This ivory horn embellished with decorative silver overlay is likely an amulet vessel or case, as it does not have holes for use. It does, however, appear to have a cavity for storing amulets or snuff, and is similar to examples seen in the recent exhibition and publication Visions from the Forests. Many of them have similar chains, a decorative band around the center, as well as the ends, and the twisted decorative bands. Two unique aspects of this amulet case are the incised horn design, and the spherical chain connector.
The ringed horn or case is similar to those seen cresting Mende Sande society masks, and could be recalling this, symbolizing "good medicine," or it may echo as a sign of office, chieftaincy or elder status. If this is indeed a snuff horn or an amulet case, it would have been a prestige object for use by male notables, or if owned by a woman, to be worn as part of the Sande society.
A very similar horn is pictured being worn by women in T. J. Alldridge's "A Transformed Colony, Sierra Leone" with the caption "After Leaving the Bundu," thus tying it to the Sande women's society. The same publication notes "young maidens...all attired in their best...displaying an immense profusion of long country-worked silver chains, silver combs, and numerous silver-mounted ram's horns and large fetish silver plaques slung by more heavy silver chains around their necks." (227-228) This amulet case could emphasize a newly adult woman's pride in her identity, beauty and fertility after emerging from the forest to take her place in society.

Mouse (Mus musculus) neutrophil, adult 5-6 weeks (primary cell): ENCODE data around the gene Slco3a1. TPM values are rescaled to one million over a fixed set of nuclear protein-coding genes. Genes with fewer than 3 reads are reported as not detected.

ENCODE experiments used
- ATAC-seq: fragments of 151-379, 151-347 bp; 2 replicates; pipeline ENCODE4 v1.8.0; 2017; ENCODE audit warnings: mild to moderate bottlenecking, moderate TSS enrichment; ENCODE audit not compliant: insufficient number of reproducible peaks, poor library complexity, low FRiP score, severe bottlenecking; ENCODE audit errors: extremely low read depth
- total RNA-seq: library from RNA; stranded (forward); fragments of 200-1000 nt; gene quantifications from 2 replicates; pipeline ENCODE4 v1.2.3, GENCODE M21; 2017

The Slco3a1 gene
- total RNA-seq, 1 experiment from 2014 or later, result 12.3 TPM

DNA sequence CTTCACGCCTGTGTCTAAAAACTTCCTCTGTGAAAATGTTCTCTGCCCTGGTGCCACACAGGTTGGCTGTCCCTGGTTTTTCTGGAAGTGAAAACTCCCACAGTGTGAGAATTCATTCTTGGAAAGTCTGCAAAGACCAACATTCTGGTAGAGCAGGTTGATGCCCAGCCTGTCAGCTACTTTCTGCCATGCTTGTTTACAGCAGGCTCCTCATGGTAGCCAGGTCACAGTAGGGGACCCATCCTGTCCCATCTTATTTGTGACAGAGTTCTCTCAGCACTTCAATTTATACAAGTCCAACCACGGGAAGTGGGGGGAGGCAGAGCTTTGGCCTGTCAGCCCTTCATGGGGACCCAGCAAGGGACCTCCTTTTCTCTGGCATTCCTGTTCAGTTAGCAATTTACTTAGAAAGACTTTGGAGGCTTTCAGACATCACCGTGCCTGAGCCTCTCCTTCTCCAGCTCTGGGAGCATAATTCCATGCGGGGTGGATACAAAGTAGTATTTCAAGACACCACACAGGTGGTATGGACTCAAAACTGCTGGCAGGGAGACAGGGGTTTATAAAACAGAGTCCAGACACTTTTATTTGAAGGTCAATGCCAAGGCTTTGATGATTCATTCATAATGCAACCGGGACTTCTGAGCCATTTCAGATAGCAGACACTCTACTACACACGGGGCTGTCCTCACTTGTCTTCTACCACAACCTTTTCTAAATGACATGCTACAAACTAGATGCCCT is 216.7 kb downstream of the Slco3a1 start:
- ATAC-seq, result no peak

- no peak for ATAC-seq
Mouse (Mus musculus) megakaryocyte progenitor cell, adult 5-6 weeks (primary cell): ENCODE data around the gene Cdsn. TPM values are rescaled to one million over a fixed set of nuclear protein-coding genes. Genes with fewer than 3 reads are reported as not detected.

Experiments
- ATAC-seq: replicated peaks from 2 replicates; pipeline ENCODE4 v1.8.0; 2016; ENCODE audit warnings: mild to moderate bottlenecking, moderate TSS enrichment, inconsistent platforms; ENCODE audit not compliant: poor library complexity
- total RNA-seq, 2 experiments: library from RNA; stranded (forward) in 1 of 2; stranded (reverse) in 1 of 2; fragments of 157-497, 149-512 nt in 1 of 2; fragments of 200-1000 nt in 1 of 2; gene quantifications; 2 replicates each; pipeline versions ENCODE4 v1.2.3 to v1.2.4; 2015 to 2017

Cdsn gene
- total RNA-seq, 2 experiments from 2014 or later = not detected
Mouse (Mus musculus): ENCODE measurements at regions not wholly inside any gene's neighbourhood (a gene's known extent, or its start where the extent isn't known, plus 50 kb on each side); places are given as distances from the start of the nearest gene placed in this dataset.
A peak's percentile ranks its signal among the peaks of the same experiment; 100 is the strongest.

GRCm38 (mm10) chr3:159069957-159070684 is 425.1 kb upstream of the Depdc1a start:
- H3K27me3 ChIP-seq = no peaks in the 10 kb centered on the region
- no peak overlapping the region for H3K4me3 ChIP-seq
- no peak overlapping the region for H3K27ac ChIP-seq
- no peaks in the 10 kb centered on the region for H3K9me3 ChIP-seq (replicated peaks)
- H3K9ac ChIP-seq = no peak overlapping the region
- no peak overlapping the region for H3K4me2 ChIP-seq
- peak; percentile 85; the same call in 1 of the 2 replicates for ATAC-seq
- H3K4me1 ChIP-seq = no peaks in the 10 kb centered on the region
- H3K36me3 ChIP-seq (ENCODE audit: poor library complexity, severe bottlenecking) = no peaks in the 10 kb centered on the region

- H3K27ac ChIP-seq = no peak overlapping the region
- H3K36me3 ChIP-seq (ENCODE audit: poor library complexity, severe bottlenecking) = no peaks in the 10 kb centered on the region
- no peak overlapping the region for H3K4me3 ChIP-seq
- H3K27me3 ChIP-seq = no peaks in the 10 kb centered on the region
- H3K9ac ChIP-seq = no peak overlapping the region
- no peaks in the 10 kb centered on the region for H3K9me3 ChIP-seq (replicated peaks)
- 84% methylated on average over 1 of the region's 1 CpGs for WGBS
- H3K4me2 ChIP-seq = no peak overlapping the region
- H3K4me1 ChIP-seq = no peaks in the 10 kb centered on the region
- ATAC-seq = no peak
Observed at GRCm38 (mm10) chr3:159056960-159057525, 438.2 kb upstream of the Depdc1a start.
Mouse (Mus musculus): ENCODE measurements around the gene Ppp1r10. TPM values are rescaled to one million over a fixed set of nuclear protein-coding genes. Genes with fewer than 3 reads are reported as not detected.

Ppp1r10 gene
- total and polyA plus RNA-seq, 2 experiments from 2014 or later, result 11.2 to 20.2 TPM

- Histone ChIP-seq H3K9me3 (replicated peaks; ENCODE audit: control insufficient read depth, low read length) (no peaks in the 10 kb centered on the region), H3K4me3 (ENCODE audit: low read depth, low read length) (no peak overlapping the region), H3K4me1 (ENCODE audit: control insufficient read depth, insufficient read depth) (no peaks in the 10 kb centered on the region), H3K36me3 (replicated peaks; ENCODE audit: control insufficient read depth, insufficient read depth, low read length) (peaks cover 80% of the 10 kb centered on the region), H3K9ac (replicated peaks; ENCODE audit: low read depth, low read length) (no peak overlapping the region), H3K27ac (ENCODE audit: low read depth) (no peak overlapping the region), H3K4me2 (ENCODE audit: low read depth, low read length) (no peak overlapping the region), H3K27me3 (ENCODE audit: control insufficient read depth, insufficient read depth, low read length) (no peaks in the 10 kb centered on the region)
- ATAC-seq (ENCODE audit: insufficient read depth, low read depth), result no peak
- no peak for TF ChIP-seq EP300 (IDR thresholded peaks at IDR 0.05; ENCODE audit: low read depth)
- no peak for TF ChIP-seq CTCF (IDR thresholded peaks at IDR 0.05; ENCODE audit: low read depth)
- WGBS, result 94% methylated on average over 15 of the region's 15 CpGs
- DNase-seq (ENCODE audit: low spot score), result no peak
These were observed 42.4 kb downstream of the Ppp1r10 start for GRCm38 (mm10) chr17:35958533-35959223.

Alldridge, T. J. 1910. A Transformed Colony, Sierra Leone, As It Was, And As It Is, Its Progress, Peoples, Native Customs and Undeveloped Wealth, With Sixty-Six Illustrations & A Map. Philadelphia: Lippincott.
Ivory horn-shaped vessel with silver bands, crescent finial and a handmade suspension chain.